PETA vs. People . . . and Animals
Liberals love to slur conservatives as "anti-science." But when it comes to damaging life-saving scientific research, no one can top the ultra-liberal People for the Ethical Treatment of Animals.
PETA bills itself as "the largest animal rights organization in the world," and claims to be backed by more than 3 million "members and supporters." The organization raised more than $30 million in contributions in 2011. Sadly, PETA is using this war chest in part to fund a dangerous campaign against medical research.
Scientists have long relied on animal testing in their work, especially studies involving non-human primates. In 2011, over 18,000 monkeys were shipped into the United States for research purposes, most of them from China.
But last year China Southern Airlines canceled a shipment of macaques bound for Los Angeles after suffering a withering public pressure campaign from PETA, according to a report from the prestigious journal Nature. "This was part of our larger campaign to disrupt the flow of primates to U.S. labs," boasts Justin Goodman, associate director of the laboratory investigations for PETA. PETA says that imports are not as necessary as they used to be because Western labs already have large, breeding primate populations.
But as Nature reports: "Breeding the animals in the United States instead would be problematic: infrastructure and labour costs are much higher than they are in Asia, and colonies are much more likely to become the targets of animal activists."
Needless to say, PETA's effort to shut down primate importation has sent chills through the biomedical research community. "It's unfortunate that some airlines have chosen to capitulate to a small number of individuals with an agenda who aren't truly representative of the general public," says Matthew Bailey, vice-president of the National Association for Biomedical Research.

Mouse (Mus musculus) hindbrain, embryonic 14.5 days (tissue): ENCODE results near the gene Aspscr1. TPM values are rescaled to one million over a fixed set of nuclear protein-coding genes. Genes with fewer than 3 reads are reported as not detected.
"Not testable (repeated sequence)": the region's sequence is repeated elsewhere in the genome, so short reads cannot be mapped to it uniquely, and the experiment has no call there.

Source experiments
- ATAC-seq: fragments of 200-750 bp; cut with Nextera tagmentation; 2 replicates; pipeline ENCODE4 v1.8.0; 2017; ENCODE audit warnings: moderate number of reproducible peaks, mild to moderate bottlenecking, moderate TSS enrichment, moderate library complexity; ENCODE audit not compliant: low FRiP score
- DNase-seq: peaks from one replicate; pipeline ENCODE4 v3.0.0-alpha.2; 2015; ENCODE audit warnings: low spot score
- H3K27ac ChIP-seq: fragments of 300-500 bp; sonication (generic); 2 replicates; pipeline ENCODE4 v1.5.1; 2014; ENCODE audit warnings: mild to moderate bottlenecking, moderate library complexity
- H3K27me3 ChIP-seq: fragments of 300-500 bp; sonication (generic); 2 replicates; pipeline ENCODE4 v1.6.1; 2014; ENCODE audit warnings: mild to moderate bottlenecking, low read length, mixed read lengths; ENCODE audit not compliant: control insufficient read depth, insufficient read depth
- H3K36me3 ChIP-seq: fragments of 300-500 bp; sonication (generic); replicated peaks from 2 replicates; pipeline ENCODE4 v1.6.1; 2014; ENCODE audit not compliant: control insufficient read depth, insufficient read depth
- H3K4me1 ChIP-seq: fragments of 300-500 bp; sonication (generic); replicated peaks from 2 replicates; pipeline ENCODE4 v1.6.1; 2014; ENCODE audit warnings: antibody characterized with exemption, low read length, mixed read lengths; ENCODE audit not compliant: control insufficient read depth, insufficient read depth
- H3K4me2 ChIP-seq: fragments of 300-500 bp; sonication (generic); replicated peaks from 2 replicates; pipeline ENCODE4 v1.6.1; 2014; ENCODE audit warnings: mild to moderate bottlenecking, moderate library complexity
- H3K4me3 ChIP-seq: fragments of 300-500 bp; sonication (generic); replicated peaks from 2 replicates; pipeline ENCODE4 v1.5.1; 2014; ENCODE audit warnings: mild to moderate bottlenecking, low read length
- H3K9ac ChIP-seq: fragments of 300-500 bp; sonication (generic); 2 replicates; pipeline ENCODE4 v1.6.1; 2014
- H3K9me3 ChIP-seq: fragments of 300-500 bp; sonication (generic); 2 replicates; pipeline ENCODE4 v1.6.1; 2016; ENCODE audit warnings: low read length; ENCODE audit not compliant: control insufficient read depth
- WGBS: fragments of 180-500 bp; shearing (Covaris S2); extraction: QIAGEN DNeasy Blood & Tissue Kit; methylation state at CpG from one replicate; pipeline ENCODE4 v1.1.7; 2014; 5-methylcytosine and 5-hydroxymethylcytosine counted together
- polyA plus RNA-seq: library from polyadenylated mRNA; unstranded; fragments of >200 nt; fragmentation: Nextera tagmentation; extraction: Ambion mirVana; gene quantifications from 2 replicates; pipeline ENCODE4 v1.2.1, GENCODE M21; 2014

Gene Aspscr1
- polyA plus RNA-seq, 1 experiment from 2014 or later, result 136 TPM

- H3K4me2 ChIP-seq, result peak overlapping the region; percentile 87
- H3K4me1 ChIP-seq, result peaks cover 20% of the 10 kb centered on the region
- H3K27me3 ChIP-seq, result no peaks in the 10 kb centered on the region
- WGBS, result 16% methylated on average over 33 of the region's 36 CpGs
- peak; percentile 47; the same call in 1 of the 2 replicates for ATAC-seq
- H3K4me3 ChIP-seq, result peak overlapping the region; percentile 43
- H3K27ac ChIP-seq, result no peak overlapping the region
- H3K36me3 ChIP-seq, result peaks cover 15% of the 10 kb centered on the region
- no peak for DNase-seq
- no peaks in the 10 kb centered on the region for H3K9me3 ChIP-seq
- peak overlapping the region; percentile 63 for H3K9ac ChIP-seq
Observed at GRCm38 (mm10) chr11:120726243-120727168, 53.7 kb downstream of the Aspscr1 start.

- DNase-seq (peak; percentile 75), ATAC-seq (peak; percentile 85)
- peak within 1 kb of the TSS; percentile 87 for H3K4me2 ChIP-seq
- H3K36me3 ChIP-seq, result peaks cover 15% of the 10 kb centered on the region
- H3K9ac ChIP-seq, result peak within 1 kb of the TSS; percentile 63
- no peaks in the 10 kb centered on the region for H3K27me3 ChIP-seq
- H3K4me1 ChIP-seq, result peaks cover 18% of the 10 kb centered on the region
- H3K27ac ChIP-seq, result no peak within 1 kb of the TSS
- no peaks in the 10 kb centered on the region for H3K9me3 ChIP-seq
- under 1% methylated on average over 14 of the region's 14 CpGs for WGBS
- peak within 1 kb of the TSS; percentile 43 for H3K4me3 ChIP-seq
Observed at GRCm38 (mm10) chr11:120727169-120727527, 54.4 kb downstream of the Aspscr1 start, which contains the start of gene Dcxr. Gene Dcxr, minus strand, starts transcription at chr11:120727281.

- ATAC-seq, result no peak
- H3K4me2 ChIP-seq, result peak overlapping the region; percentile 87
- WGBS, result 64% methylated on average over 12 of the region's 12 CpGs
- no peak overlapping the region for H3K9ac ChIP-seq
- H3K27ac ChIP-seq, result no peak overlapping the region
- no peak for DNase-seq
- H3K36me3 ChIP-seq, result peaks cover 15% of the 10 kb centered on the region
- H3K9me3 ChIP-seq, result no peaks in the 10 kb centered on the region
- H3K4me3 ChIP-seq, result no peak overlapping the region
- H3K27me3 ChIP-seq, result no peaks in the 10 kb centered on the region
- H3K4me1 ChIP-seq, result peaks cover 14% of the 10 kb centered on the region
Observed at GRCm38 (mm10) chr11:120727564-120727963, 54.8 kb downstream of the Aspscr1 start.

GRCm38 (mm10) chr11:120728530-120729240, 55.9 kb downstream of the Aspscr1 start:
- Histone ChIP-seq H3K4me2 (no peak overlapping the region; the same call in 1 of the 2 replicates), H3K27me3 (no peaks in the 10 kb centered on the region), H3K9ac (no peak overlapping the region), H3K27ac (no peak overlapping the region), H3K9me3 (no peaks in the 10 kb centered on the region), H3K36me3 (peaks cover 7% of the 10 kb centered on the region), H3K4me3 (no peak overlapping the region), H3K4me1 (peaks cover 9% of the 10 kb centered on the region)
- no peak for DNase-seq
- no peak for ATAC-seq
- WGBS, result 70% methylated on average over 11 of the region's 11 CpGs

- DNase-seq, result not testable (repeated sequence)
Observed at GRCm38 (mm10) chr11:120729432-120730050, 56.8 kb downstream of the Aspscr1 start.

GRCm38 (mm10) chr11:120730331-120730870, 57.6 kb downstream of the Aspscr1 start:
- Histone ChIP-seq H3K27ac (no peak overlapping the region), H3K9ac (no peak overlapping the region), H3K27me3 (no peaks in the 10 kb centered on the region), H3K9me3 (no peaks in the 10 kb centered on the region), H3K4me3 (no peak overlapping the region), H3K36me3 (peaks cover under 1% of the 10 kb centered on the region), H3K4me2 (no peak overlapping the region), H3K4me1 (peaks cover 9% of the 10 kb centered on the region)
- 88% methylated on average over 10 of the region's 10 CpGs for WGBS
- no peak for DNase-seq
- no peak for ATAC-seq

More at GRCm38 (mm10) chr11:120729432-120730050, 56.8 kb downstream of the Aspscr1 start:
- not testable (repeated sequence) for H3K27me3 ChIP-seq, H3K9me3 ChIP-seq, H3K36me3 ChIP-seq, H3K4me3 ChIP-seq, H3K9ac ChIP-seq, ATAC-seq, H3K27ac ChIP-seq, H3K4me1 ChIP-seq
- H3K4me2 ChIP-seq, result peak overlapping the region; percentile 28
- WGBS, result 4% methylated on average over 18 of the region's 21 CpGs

The sad thing is that, even if successful, PETA's campaign may backfire and actually hurt the monkeys whose welfare they claim to champion. "Let's say [the activists] get their wish and no animal comes into the United States," argues Michael Hsu, president of animal-breeding company Shared Enterprises in Richlandtown, Pennsylvania. "Merck is not going to say: 'Okay, fine.' They are going to go to other countries where animal care might not be as good, and start doing research there," says Hsu.
Tipu Aziz, professor of neurosurgery at Oxford University in the UK, agrees. Aziz, who has used macaques in his research on Parkinson's disease, says, "I have no qualms about going abroad to do my work. There are quite a few countries that have good facilities: there are centres in India, Singapore, Malaysia, China."
So let's do the tally. PETA's push to cripple primate importation will: 1) hurt sick people, who may be denied medical advances made possible by primate research, 2) hurt the economy by forcing biomedical companies -- and the jobs and tax revenues they provide -- to relocate overseas, and 3) hurt the monkeys themselves, who will still be experimented on, but now in countries where their treatment will be far below what is standard in Western facilities.
That's some hat trick.
PETA's commitment to animal safety has also been called into question by James McWilliams of the Atlantic, who recently reported that in 2011, the "animal rights" organization actually euthanized the majority of animals that came into its care: "Out of 760 dogs impounded, they killed 713 ... As for cats, they impounded 1,211, euthanized 1,198 ... and found homes for a grand total of five." This works out to an abysmal adoption rate of 2.5 percent for dogs and 0.4 for cats. This from the cute critters' self-proclaimed advocates?
In PETA's warped ideology, one primate -- a research monkey -- has greater inherent value than another primate -- a person who may benefit from that research. The folks at PETA claim to love animals, but someone should clue them in -- people are animals, too